Campaigning Down To The Wire In Ohio

In Columbus, the spirituals are heavenly, but as CBS News correspondent Lee Cowan reports, the mission is earthly: Get souls to the polls before time runs out.

"Raise the minimum wage by voting! Raise compassion for our seniors by voting!," pastors say on the pulpit.

Whether in the pews or in the bleachers, campaign volunteers like Jamimah Robbs are taking advantage of every last second.

"I've made thousands of phone calls and definitely knocked on hundreds of doors," says Robbs, a member of his college Republican club.

And their candidates?

"I'm running on pure adrenaline, it feels pretty good actually," says Deborah Pryce, R-OH.

Pryce is the 4th ranking Republican in the House. Her race is the one to watch in Ohio.

"We've looped this district three times, going on four times, and it takes that kind of thing," Pryce says.

Her challenger — Democrat Mary Jo Kilroy — is running on a mix of caffeine and poll numbers that show her in the lead.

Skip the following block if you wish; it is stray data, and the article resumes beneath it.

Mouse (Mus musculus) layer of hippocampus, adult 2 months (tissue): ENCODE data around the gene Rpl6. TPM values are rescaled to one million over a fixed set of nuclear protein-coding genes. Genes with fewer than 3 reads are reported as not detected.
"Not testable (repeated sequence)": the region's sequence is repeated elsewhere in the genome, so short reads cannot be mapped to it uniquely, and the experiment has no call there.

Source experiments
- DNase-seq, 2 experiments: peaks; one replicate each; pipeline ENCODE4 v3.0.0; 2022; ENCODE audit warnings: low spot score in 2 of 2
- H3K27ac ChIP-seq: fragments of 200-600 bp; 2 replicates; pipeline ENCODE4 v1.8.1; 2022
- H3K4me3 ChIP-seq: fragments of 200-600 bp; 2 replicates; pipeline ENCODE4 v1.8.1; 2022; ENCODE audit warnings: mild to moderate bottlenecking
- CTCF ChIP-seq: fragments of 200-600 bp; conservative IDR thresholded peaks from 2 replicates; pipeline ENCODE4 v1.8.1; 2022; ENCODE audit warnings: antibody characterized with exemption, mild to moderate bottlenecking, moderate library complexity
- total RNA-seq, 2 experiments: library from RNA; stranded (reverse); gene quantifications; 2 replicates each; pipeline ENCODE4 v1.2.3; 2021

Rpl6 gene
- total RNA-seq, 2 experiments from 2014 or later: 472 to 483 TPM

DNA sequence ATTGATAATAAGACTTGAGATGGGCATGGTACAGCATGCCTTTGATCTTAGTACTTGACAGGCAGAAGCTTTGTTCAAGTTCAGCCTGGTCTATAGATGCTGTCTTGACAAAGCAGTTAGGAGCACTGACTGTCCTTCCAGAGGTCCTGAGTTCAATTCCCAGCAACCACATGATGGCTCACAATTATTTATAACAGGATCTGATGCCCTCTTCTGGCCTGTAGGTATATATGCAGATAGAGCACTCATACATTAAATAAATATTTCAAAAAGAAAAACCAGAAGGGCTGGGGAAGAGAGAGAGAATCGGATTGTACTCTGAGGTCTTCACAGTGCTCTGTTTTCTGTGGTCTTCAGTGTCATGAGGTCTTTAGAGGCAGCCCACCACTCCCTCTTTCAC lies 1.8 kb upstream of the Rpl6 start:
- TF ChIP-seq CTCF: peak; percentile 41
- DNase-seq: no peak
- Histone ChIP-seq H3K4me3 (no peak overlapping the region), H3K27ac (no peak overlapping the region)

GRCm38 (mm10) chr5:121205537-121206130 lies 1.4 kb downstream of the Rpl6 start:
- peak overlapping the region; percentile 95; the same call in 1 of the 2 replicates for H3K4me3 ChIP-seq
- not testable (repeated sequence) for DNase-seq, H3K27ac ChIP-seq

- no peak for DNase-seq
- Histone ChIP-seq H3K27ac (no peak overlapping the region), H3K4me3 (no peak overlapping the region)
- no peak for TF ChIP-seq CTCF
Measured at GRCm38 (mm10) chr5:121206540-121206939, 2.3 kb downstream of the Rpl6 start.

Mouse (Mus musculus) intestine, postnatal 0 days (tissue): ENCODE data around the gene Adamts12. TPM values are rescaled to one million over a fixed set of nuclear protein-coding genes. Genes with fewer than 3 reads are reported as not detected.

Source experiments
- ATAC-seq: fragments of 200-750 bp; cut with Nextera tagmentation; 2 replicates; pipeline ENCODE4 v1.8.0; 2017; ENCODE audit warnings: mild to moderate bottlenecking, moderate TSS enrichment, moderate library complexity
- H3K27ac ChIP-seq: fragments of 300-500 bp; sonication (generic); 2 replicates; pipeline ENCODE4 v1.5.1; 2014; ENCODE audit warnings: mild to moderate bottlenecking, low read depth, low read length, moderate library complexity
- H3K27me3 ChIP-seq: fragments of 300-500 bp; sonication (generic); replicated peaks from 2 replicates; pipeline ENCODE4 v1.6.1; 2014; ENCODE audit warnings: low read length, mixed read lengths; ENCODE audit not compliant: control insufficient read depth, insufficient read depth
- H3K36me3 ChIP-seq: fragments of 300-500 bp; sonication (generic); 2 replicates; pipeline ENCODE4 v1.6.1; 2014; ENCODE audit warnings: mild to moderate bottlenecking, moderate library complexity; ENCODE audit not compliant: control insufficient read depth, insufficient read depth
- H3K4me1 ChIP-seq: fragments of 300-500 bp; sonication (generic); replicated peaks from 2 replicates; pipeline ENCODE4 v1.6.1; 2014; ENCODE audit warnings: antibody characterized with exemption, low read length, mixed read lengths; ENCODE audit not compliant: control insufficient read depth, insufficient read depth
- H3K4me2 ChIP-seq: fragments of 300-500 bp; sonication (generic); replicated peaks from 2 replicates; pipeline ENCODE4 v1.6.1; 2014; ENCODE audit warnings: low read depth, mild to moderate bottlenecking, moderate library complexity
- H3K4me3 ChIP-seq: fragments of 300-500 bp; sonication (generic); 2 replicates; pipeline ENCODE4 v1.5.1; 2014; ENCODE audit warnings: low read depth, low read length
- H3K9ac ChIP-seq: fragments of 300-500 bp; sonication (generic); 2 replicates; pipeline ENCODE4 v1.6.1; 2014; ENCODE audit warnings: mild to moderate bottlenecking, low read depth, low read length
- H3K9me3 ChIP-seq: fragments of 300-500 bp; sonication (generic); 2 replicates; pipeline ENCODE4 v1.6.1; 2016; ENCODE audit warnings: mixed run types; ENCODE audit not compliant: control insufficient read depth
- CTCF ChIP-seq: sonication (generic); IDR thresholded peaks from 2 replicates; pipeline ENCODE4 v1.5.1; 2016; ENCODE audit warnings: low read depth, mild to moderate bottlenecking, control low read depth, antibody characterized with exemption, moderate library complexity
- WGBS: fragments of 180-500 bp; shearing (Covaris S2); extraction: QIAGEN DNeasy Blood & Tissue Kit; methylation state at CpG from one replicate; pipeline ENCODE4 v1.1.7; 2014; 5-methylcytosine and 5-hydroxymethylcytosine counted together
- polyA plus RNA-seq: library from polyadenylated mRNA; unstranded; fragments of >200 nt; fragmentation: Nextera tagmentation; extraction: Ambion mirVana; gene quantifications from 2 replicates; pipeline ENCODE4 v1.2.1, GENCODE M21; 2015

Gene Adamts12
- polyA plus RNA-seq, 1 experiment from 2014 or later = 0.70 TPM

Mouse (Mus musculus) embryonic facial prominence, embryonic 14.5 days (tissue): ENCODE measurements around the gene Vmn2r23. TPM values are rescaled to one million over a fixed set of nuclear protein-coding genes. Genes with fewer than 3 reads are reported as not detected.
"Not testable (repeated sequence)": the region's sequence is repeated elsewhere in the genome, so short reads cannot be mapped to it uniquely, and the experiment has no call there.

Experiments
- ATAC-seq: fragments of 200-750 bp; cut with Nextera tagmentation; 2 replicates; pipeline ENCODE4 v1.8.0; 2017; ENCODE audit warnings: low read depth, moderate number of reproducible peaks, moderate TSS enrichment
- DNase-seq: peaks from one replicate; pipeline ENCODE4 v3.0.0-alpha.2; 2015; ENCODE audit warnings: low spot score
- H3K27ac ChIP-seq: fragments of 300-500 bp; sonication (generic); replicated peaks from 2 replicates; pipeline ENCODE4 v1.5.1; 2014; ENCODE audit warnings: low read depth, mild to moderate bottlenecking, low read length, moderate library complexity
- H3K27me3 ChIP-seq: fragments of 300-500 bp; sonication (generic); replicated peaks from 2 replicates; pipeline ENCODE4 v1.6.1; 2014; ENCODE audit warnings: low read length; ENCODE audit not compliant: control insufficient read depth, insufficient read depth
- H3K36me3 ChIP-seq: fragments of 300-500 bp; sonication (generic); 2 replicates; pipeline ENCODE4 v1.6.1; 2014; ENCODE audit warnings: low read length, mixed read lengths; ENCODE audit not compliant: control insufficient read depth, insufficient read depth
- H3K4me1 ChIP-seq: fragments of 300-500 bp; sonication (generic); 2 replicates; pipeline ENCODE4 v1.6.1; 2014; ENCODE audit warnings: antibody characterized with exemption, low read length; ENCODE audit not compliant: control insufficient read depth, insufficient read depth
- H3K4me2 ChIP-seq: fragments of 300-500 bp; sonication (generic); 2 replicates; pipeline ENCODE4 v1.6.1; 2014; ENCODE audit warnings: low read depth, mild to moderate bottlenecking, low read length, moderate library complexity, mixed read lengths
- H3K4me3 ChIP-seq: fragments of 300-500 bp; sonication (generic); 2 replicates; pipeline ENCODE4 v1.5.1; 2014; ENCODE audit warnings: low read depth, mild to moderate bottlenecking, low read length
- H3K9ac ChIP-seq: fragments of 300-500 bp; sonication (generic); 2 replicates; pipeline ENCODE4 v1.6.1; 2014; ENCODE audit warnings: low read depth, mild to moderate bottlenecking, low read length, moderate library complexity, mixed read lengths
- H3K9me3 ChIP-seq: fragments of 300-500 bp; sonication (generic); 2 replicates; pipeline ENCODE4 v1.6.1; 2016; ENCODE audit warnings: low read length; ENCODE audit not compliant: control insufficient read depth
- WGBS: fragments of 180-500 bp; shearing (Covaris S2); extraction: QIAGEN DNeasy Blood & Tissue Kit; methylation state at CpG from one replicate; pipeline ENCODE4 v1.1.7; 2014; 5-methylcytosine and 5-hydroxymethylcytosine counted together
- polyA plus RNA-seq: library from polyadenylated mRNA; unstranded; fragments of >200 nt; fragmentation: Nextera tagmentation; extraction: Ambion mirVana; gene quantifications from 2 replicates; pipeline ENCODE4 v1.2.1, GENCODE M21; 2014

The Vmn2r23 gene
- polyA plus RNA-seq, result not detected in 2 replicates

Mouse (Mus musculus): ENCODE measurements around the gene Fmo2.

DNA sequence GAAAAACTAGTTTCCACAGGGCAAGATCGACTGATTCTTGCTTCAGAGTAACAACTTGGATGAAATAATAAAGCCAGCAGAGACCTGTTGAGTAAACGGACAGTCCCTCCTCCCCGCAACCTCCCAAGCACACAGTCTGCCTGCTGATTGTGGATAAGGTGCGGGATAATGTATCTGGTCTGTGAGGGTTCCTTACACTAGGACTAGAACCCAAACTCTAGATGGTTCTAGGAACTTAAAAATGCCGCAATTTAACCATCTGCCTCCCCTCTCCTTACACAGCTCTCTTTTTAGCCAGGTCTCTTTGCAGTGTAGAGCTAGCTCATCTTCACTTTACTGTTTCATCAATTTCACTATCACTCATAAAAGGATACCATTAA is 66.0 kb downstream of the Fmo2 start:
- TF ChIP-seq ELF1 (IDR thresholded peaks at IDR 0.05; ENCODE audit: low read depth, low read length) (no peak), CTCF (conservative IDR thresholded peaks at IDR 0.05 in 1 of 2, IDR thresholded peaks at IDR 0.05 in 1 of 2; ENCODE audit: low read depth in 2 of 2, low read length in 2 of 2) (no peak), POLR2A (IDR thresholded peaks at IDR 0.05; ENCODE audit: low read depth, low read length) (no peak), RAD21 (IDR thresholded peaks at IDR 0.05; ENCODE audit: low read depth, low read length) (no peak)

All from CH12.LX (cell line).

"Get some rest and get out again," says Kilroy, the Democratic congressional candidate.

Ohio Democrats are enthusiastic about this election, but it's Republicans who have been especially good at getting out the vote. They've contacted as many as 250,000 people a week.

"That is more contacts in a given week this time of year, for sure, before an election, than we made in even '04," says Chris McNulty, with the Republican party.

But Democrats are picking up the pace. At a house party, volunteers were burning up the cell phones. And with the help of labor unions like the AFL-CIO, Democrats now seem better organized to mobilize.

Their last big rally was at a church, but the time for songs and slogans has passed. Ohio's absentee ballots are already being scanned.

And there are a lot of them. One in three voters has already voted early to avoid long lines.